Monday, October 14, 2019 / 8:30 p.m. to 12:00 a.m. / Bootleg Theater
This Toronto-based singing group led by Nobu Adilman and Daveed Goldman takes a unique approach to the concert experience — and to having a band in general. They travel around, occasionally singing with the likes of David Byrne, Patti Smith and Debbie Harry, but mostly assembling a group of strangers in a room, that being the audience itself, handing everyone lyrics and transforming them into a spontaneous choir that somehow comes out sounding incredible. For this particular show, it’s all 1980s hits. We’re talking Prince, Madonna, Bon Jovi, George Michael, Journey, Whitney Houston. Imagine, a hundred people hitting the high notes on “Living On a Prayer” in glorious unison.
Tuesday, October 15, 2019 / 7–10 p.m. / Walt Disney Concert Hall
The legendary frontman of The Bad Seeds and The Birthday Party has played a key role in modern music since the 1970s and can easily be credited with keeping murder ballads in vogue. The subject of multiple films and academic study, Nick Cave’s done it all, so what’s left but to throw himself at an audience’s mercy.
On this worldwide conversation-driven tour, the Australian musician lets attendees ask questions and request songs, most of which he will oblige, while sharing anecdotes, the meaning behind some of his songs and musings on whatever deep questions posed to him from fans.
Wednesday, October 16, 2019 / 7–11 p.m. / Hollywood Bowl
Ms. Lauryn Hill’s groundbreaking album, “The Miseducation of Lauryn Hill” is almost the same age as co-headliner H.E.R., which is both mind-boggling and wonderful. The album still resonates and it continues to pave the way for an artist like the guitar-shredding H.E.R, whose self-titled, full-length debut album nabbed a few Grammys of its own this year. Both artists write songs that tell the truth with grit and beauty. Most of all, their music is the kind you want to keep singing all day long while conquering your insecurities one by one.
Thursday, October 17, 2019 / 7–8:30 p.m. / First Congregational Church of Los Angeles
Zadie Smith discusses her first book of short stories, “Grand Union,” with culture critic and author Viet Thanh Nguyen. Smith has written some great novels like “White Teeth,” “On Beauty” and “NW,” to name a few, but “Grand Union” is her debut collection of short fiction, comprised of 11 new stories alongside some beloved pieces previously published in literary magazines over the years. These stories explore time, place, legacy, dystopia, identity and rebirth, jumping around genres and points of view in an exploration of the modern world.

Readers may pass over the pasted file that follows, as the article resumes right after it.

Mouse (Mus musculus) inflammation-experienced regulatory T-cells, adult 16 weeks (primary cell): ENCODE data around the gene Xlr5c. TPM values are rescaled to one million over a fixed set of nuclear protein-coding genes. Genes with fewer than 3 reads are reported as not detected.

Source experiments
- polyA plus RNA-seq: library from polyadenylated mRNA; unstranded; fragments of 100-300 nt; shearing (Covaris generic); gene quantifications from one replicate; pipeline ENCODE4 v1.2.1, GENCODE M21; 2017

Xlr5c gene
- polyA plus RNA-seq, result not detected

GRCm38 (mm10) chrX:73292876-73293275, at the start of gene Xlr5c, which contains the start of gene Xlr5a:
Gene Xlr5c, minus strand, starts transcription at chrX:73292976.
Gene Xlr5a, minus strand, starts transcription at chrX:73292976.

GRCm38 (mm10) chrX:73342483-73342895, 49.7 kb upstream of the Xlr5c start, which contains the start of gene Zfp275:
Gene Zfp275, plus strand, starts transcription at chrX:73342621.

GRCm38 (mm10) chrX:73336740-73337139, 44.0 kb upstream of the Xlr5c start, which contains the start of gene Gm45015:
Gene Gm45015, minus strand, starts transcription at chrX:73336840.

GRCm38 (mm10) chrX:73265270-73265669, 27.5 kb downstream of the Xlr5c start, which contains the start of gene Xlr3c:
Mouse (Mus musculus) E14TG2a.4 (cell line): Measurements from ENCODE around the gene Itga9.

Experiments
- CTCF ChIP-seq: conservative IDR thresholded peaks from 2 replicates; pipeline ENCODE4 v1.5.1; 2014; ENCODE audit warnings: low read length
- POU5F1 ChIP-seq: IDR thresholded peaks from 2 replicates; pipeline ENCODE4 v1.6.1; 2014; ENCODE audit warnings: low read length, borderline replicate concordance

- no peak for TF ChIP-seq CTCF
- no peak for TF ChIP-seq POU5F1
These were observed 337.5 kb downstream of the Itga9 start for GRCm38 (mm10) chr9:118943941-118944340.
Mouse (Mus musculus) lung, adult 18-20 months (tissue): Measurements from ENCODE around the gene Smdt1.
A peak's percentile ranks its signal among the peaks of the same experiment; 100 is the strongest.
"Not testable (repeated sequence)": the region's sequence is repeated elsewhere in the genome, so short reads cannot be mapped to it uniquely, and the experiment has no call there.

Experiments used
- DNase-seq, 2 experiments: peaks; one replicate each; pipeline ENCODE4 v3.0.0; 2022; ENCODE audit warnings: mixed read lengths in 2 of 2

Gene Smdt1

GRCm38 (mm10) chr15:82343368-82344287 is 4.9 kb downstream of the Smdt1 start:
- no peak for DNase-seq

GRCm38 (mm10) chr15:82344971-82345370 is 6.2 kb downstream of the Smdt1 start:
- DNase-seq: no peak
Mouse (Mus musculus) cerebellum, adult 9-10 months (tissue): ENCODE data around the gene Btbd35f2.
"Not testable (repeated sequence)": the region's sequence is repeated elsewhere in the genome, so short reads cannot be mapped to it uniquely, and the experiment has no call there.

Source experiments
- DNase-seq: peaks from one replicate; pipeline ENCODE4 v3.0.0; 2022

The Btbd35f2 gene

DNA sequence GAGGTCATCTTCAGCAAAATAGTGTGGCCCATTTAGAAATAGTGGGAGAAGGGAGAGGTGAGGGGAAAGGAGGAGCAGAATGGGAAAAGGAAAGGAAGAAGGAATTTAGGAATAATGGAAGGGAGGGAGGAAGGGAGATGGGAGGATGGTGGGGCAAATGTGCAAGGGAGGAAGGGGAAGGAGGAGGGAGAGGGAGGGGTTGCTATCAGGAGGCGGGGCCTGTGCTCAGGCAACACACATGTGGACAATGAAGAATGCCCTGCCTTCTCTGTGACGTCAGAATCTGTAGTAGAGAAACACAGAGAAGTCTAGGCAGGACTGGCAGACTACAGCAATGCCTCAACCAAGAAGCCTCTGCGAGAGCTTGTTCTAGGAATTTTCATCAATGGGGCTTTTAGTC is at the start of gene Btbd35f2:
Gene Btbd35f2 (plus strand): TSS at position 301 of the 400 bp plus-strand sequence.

Friday, October 18, 2019 / 7–11 p.m. / MOCA Grand Avenue and The Geffen Contemporary at MOCA
MOCA’s “The New Wave” showcase brings together films, conversations and performances from storytellers, interdisciplinary artists and cultural movers and shakers for a stimulating weekend that even includes free admission to both the Geffen and Grand galleries. Opening night offers a screening of Annie Silverstein’s film “Bull,” about an unexpected friendship forged on the Texas rodeo circuit, and a conversation with Steven Canals, co-creator and executive producer of “Pose,” a show that juxtaposes NYC’s late ’80s ballroom world, Trump-era luxury and the downtown social-lit scene. The show has the largest cast of transgender actors ever to appear as regulars on a scripted show.
Saturday, October 19, 2019 / 7–10 p.m. / Hollywood Forever
Eight-year-old Haley Joel Osment nabbed an Oscar back in 1999 for his performance in “The Sixth Sense” but honestly the most haunting moment of the whole film belongs to Donnie Wahlberg. The former New Kid on the Block lost 43 pounds to transform himself into the freakiest, most disturbing, inexplicably shirtless home invader — and that was just the first scene.
M. Night Shyamalan will make an appearance for Cinespia’s celebratory 20th-anniversary screening of the spine-tingling film that made us all see dead people and got Donnie Wahlberg in our bedrooms.
Sunday, October 20, 2019 / 7–11 p.m. / Hollywood Palladium
Everyone should see Lizzo on one of several nights she’s spending in L.A. It’s “good as hell” for your overall well-being. Her performance is part twerk fest, part motivational speech and so gosh darn fun and jolly. It’s impossible not to get swept up by all the booty-shaking positivity this woman seeks to impart on the masses via rap and melody. And then she pulls out her flute and it’s like a rainbow beams straight out from her latex-bodysuit-clad heart to wrap around yours. Neo-soul singer Ari Lennox opens the show.